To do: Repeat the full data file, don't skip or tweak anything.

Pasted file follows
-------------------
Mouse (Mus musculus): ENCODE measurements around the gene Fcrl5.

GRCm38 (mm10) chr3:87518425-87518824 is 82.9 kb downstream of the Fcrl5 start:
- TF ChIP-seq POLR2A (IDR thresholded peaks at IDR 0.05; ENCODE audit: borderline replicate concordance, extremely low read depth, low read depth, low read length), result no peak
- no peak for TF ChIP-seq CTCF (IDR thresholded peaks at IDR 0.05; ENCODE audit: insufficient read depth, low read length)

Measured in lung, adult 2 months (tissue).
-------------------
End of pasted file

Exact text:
Mouse (Mus musculus): ENCODE measurements around the gene Fcrl5.

GRCm38 (mm10) chr3:87518425-87518824 is 82.9 kb downstream of the Fcrl5 start:
- TF ChIP-seq POLR2A (IDR thresholded peaks at IDR 0.05; ENCODE audit: borderline replicate concordance, extremely low read depth, low read depth, low read length), result no peak
- no peak for TF ChIP-seq CTCF (IDR thresholded peaks at IDR 0.05; ENCODE audit: insufficient read depth, low read length)

Measured in lung, adult 2 months (tissue).